Two things: firstly, the more observant amongst you will have noticed that there’s a new tab on the website (Scarecrow Cottage). If you follow me on Instagram (https://www.instagram.com/scarecrowcottagewales ) you’ll know the tagline for the page is “a falling down house, an overgrown garden and a love of homespun crafts”. Well, now you can add “also the final resting place of many of God’s creatures” to that. Secondly, in terms of the title of this blog, the word “pass” actually means “pass” (from what Gandalf shouted as he defended a crumbling bridge against an onslaught of evil in The Lord of the Rings). It is not “pass” as used in that increasingly popular (and irritating to a pedant like me) American euphemism for death, although you may think differently when you read what’s coming next.
A Falling Down House
The latest problem started (like so many) in March 2020. Suddenly finding herself with spare time because of three lost income streams, Annie took it into her head to chisel all the plaster from one wall in what has always been known as “the little room”. We won’t bother with asking “why would she?” because everyone’s life (particularly mine) is too short to try and make sense of the answer. Anyway as Annie never says, long story short, the wall in the little room, with its crumbling lime mortar pointing and bare stones, has spent the last 18 months waiting for the fairies to come and do something magical with it. A couple of weeks ago Annie finally gave up on the fairies and called in the wonderful Kevin Raymond of Gower Stone Art. Ten days later and the wall was cleaned, repointed and ready for another 250 years of life. Such is the joy of having a proper stonemason as a mate.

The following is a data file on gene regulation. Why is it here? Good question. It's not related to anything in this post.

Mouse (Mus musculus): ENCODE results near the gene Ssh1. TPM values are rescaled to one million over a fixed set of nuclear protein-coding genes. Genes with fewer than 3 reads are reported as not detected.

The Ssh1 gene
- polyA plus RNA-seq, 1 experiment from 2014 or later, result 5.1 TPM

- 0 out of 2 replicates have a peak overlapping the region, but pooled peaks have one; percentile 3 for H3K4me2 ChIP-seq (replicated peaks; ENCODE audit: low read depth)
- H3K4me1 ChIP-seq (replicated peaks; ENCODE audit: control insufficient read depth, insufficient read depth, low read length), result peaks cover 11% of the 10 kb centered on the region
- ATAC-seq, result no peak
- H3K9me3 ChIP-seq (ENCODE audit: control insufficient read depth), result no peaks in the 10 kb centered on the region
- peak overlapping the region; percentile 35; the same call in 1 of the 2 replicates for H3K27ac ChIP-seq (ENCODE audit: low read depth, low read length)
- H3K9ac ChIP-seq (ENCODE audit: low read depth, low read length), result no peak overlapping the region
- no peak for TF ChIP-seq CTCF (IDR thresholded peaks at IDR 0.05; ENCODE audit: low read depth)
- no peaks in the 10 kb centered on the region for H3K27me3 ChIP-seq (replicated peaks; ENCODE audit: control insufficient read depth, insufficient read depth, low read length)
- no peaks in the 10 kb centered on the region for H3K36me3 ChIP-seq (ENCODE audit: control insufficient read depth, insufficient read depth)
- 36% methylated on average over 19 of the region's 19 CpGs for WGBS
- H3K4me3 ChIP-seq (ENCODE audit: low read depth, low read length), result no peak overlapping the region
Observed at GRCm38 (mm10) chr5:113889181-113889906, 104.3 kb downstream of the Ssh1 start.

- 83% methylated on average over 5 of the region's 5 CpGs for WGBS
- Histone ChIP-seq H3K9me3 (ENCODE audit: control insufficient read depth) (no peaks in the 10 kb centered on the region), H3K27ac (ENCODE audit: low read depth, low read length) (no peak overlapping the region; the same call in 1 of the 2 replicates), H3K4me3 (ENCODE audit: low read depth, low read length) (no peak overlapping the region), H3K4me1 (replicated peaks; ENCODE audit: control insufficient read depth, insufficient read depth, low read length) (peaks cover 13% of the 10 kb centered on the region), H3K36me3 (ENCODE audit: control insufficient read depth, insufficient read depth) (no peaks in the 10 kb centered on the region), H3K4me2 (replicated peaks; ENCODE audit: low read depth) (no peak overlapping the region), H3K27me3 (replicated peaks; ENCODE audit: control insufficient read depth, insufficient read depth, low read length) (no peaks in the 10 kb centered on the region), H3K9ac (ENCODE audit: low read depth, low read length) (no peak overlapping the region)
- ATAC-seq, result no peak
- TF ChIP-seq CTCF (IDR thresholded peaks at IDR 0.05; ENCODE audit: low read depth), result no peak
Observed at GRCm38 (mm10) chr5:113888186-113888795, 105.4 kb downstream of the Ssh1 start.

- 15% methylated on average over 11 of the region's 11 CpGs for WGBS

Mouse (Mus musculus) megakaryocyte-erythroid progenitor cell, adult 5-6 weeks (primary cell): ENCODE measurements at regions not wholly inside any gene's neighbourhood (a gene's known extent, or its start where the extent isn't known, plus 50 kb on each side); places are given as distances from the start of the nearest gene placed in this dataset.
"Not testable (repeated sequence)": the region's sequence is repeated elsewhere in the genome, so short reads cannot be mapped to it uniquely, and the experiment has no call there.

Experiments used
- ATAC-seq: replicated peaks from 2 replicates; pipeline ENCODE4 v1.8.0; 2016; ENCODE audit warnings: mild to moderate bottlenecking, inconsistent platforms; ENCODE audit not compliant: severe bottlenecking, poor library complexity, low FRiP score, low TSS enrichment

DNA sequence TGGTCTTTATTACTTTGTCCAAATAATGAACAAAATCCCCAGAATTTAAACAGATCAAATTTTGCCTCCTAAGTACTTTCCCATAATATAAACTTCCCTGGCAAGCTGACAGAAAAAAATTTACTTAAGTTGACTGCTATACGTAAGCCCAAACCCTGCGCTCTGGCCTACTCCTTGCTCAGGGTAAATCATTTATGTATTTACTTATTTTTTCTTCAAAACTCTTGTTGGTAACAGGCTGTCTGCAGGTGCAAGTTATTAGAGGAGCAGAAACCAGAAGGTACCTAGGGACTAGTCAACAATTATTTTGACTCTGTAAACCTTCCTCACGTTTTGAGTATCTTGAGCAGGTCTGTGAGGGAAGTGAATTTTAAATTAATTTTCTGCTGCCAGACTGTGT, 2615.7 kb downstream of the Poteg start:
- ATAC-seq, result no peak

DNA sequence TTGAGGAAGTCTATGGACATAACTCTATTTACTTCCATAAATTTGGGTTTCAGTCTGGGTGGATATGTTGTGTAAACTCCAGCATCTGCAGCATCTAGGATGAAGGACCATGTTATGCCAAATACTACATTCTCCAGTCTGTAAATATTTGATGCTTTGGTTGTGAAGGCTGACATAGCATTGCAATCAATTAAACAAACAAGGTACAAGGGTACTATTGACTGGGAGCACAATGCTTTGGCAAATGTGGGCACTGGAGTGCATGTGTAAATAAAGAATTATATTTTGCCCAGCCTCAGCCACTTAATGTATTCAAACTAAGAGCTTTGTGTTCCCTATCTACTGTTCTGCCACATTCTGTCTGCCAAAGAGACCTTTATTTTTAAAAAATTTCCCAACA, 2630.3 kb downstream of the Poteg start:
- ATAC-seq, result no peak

That should have been that and it would have been except for Mr Roper’s ill-fated attempt to put electricity in the house in the mid 1940s. No sooner had Kevin packed up his tools than the television went on the blink. Thanks to Mr Roper our living room has 5 electric sockets but only one which is deemed safe enough to use. This is partly because of Mr Roper not being an electrician and partly because all of the walls in the house are like the one in the picture and no-one in their right mind would try and put an electric cable through them. It didn’t take long for us to work out that it was the socket rather than the television which had given up the ghost. Cue the arrival of Andrew the Sparky. It took him about 5 minutes to identify and repair the fault and another 10 minutes to warn Annie that perhaps the time had come for us to abandon living with Mr Roper’s cavalier approach to wiring. This conversation took place in the conservatory and at the crucial point when Annie was querying the cost of rewiring, citing the extreme poverty of two elderly spinsters, and just as Andrew was lifting a nice piece of home made cake off the plate, Lily the cat charged through the open door with a dead rat almost the same size as herself in her mouth and dropped the stiffening rodent at Andrew’s feet. “Welcome to Scarecrow Cottage,” said Annie. “I’ll just get a spade.”